Before: before After: after This is one reason why I want to focus on many test cases right now. I just don't have enough information to implement something that is 100% correct. Instead I try to find new test cases that will produce invalid SPIR-V and then I'll address those issues one by one.

Transitioning torwards SPIR-V

Right now all of my transformations happen directly inside MIR.

It doesn't really matter if I transform the MIR and then generate correct SPIR-V, or if I transform the SPIR-V afterwards.

Now I am toying with the idea of moving all of my transforms from MIR to SPIR-V.

Other projects could reuse this library to reconstruct all the control flow. This would make it much easier to generate SPIR-V in the first place.

The question that remains is if I should contribute this to spirv-opt or if I should create a new library based on rspirv.

Why generate SPIR-V in first place?

LLVM: No tools exist that generate vulkan compatible SPIR-V. There now exists a fork that structurizes the CFG. LLVM provides a rich eco system to transform the CFG.

DXIL: Very similar to LLVM, but sadly doesn't compile to SPIR-V. Afaik only HLSL can be translated to SPIR-V directly.

Cranelift: Can now be generated from MIR, I could have created a SPIR-V backend for it. Cranelift didn't do any optimizations when I started rlsl and so I didn't really consider using it over LLVM.

SPIR-V: Very easy to generate but misses a lot of optimizations if generated directly from MIR. Optimizations could still be possible with the bi-directional spir-v <-> llvm translator. Rust -> MIR -> SPIR-V -> LLVM -> SPIR-V. Additionally there is also spirv-opt. The real challenge is to structurize the CFG, which I had to do anyways.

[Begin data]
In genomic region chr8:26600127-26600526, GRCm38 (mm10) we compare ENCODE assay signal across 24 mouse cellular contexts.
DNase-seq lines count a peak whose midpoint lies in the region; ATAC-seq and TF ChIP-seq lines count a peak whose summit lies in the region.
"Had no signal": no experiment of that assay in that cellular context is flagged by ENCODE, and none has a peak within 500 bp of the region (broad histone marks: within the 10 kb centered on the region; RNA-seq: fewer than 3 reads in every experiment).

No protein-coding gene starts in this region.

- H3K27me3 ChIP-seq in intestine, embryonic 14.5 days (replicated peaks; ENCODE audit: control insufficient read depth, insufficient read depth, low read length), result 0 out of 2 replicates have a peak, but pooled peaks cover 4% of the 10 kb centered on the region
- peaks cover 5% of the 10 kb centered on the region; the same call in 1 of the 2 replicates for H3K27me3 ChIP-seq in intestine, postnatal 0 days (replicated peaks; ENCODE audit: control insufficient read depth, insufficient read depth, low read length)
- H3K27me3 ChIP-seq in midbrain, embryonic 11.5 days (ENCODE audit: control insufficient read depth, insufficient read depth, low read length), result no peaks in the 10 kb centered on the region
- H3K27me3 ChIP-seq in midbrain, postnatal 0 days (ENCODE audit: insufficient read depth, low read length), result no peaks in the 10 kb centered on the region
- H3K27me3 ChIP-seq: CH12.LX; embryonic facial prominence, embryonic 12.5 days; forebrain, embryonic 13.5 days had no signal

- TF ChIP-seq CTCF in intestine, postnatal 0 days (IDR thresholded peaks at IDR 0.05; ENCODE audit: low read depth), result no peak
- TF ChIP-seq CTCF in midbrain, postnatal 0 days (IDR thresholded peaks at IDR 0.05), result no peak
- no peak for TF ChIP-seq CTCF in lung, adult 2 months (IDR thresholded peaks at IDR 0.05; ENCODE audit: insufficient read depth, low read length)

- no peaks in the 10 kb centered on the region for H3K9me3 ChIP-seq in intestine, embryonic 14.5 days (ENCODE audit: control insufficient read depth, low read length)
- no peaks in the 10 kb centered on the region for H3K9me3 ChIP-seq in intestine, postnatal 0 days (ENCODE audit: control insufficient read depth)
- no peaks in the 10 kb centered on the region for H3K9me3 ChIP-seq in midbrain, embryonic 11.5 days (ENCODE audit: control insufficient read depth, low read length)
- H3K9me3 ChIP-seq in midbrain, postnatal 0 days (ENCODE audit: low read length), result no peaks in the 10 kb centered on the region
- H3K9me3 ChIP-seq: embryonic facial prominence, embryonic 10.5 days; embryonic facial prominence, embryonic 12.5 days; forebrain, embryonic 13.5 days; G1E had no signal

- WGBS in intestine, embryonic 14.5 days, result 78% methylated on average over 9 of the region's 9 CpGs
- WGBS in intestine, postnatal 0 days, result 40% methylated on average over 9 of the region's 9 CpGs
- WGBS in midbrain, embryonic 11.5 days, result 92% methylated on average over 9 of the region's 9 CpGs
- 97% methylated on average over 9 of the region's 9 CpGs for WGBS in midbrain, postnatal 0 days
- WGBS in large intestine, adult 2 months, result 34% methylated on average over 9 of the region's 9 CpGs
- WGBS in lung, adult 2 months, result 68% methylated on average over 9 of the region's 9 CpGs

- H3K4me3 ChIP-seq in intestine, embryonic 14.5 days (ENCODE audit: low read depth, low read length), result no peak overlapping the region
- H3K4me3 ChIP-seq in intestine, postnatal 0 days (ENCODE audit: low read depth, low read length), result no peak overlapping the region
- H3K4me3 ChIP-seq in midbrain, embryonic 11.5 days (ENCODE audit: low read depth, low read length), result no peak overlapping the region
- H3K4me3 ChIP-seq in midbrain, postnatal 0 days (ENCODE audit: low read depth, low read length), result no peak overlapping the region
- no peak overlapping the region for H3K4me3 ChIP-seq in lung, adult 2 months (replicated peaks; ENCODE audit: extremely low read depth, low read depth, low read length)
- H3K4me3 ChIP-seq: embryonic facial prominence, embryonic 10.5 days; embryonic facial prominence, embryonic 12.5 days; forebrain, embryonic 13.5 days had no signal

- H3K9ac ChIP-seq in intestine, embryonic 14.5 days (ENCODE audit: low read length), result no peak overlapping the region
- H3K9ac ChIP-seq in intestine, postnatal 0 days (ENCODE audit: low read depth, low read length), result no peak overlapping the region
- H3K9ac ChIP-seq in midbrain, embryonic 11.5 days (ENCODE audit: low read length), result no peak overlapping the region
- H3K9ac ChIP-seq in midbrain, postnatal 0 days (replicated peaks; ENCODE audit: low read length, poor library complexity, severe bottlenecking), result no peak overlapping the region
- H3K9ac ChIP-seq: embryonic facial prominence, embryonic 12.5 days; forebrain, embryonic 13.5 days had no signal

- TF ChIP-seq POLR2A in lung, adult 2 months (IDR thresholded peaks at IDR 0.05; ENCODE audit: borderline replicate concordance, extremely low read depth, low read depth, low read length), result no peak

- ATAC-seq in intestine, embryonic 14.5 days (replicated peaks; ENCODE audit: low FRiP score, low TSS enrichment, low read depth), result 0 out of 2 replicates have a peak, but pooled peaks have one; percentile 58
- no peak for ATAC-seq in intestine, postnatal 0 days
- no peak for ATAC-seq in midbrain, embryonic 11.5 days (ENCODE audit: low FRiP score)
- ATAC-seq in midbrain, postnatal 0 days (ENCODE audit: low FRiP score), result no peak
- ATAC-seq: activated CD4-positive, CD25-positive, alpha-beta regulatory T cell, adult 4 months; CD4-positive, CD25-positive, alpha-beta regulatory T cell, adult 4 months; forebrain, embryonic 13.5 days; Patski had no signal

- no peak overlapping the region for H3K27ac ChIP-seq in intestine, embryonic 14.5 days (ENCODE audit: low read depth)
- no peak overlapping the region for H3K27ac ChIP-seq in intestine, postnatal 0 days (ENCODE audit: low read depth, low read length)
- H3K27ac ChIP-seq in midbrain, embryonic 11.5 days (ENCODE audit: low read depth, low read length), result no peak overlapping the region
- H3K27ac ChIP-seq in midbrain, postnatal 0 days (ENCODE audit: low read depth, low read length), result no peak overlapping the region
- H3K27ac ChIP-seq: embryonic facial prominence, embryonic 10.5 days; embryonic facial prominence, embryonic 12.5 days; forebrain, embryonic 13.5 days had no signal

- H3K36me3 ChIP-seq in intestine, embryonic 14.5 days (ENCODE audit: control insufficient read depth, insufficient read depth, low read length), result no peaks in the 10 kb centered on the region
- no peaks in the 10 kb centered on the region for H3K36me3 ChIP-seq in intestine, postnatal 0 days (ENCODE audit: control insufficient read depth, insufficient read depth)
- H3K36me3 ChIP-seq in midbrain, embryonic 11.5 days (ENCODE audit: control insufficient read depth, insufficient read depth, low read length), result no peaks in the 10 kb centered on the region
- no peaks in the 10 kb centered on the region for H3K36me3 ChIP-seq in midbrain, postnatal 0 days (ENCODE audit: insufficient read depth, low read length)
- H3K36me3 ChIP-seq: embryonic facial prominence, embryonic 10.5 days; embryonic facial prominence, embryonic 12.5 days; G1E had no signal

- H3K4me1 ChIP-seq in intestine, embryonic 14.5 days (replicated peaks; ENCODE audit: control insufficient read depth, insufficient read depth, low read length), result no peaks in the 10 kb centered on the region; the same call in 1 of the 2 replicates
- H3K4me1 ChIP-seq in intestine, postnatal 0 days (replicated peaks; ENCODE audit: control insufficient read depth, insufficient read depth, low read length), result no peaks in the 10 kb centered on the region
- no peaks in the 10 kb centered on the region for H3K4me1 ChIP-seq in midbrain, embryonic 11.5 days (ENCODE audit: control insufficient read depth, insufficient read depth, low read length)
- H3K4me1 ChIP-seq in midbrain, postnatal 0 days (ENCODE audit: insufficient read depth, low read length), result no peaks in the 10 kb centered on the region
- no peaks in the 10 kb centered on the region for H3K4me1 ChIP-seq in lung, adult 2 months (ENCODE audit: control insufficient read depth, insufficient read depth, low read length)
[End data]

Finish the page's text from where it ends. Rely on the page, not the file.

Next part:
I ended up generating SPIR-V directly as I felt this was the easiest way to get started. MIR can be accessed with #![feature(rustc_private)], and rspirv already existed at the time.


I am currently working on a shadertoy like framework for rlsl. Everything is still in flux but essentially you will be able to run a fragment shader on the cpu and gpu.

For example the following image was rendered both on the CPU and GPU.

It is quite useful to discover invalid SPIR-V code. For example I recently tried to port the raycaster to a raytracer, unfortunately I ran into some visual artifacts. It is quite hard to know if I made a logic error or if the SPIR-V is incorrect. Because I can run everything on the CPU, I can easily verify the results myself.

This will also be an excellent place to learn and experiment with rlsl in the future.

Integrating rlsl into an existing project